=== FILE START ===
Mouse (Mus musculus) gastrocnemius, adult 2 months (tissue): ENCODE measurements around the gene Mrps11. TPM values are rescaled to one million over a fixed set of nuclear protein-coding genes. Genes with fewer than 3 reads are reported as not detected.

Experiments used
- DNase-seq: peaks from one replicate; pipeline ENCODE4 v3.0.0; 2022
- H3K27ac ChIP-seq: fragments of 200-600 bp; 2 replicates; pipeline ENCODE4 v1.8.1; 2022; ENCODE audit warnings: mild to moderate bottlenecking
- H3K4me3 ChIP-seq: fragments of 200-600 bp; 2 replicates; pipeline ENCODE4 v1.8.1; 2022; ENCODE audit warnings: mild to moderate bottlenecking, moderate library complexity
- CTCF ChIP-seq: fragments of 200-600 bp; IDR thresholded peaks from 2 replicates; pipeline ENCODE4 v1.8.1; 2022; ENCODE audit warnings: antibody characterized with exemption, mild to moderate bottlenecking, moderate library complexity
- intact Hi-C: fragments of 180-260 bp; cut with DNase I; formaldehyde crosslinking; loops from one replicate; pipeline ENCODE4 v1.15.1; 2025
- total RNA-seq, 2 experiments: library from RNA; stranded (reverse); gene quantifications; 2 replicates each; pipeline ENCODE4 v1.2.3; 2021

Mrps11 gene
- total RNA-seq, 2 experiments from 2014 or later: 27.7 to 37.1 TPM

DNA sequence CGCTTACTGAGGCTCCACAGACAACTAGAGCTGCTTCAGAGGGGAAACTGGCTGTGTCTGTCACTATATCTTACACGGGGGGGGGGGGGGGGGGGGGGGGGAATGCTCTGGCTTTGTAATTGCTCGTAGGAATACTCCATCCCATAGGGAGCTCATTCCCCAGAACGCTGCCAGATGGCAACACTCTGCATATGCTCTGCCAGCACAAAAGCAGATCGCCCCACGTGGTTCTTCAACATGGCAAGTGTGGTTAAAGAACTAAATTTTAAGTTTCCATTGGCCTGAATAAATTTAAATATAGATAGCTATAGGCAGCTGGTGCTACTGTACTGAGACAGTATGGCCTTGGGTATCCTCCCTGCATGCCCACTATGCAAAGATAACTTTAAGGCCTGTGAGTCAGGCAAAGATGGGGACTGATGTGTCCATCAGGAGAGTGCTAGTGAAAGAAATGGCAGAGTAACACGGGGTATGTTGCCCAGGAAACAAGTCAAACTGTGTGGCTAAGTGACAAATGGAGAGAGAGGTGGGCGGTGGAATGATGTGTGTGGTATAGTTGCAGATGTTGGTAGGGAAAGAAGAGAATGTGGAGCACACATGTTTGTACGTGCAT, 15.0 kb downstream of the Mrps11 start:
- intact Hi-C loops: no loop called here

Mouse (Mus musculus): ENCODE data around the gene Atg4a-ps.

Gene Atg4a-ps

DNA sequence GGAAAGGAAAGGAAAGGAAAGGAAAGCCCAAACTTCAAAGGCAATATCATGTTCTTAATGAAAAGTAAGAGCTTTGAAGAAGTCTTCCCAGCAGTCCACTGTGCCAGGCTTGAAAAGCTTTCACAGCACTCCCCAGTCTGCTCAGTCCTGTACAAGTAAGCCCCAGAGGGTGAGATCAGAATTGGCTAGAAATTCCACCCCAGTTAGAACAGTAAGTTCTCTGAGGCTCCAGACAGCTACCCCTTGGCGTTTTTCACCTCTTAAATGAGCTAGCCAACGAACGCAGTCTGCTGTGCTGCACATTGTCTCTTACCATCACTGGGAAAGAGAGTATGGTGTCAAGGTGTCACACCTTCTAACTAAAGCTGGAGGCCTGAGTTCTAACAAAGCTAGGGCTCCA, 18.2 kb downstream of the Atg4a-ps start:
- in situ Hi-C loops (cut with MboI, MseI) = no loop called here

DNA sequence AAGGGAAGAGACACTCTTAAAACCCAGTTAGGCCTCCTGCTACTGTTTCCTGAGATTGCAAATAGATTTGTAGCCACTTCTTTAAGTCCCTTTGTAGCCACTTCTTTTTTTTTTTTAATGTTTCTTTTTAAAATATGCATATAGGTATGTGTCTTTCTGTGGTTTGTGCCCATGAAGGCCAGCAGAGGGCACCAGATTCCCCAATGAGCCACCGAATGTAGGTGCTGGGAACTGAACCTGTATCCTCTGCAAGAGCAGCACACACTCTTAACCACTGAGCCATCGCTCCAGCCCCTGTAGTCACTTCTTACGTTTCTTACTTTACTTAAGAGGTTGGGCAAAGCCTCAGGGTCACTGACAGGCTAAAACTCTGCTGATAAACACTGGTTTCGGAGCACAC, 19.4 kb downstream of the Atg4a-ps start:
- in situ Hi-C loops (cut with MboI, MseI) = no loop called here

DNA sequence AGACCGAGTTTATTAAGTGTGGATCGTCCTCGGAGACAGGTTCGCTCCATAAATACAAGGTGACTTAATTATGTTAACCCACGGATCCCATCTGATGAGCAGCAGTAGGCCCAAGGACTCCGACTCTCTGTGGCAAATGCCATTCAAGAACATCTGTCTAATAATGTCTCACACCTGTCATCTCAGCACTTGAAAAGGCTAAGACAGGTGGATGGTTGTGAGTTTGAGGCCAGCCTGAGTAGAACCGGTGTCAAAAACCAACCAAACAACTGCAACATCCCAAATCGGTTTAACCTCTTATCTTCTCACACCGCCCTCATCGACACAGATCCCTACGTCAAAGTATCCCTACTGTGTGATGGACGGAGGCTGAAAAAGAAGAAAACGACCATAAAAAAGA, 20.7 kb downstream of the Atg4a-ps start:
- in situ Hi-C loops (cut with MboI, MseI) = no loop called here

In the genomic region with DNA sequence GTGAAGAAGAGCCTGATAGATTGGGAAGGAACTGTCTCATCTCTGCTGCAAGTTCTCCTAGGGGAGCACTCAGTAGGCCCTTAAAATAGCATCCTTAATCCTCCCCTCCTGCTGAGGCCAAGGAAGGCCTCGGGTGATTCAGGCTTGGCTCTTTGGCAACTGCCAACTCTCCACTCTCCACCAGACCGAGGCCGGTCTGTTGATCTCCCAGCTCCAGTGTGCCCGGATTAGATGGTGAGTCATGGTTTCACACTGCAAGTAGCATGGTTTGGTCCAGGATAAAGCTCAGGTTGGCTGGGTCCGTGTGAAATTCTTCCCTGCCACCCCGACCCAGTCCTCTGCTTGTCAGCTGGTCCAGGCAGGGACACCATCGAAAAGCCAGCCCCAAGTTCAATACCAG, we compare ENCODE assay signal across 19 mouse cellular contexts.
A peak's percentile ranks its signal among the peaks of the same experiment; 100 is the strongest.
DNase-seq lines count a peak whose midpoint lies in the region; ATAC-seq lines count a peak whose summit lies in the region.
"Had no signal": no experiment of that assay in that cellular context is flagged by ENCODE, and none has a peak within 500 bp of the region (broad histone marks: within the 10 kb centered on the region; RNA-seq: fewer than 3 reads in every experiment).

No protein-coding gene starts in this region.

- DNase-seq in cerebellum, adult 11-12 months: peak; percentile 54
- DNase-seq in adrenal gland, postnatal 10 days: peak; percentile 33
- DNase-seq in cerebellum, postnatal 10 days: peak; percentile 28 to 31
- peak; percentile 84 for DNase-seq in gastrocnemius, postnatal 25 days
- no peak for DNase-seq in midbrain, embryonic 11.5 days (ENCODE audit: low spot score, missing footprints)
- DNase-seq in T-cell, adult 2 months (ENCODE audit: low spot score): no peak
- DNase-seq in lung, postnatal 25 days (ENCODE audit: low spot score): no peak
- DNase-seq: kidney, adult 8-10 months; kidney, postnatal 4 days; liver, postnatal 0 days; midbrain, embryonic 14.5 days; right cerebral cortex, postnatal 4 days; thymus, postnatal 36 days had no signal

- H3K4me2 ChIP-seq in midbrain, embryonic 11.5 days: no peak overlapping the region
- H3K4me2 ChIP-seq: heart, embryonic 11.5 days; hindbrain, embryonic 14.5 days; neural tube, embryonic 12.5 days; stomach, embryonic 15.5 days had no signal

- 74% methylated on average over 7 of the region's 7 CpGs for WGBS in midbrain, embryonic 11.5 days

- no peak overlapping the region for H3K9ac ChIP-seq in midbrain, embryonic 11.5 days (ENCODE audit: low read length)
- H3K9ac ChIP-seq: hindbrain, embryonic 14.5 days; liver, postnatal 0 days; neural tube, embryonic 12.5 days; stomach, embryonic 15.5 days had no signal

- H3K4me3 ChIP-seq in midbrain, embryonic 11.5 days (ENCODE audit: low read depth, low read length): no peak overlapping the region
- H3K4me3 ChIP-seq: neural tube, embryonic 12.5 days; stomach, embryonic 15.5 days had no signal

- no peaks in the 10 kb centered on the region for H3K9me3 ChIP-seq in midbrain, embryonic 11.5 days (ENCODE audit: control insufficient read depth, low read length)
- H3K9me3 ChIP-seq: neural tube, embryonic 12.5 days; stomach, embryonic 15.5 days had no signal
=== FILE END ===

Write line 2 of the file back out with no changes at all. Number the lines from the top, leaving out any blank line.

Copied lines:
Experiments used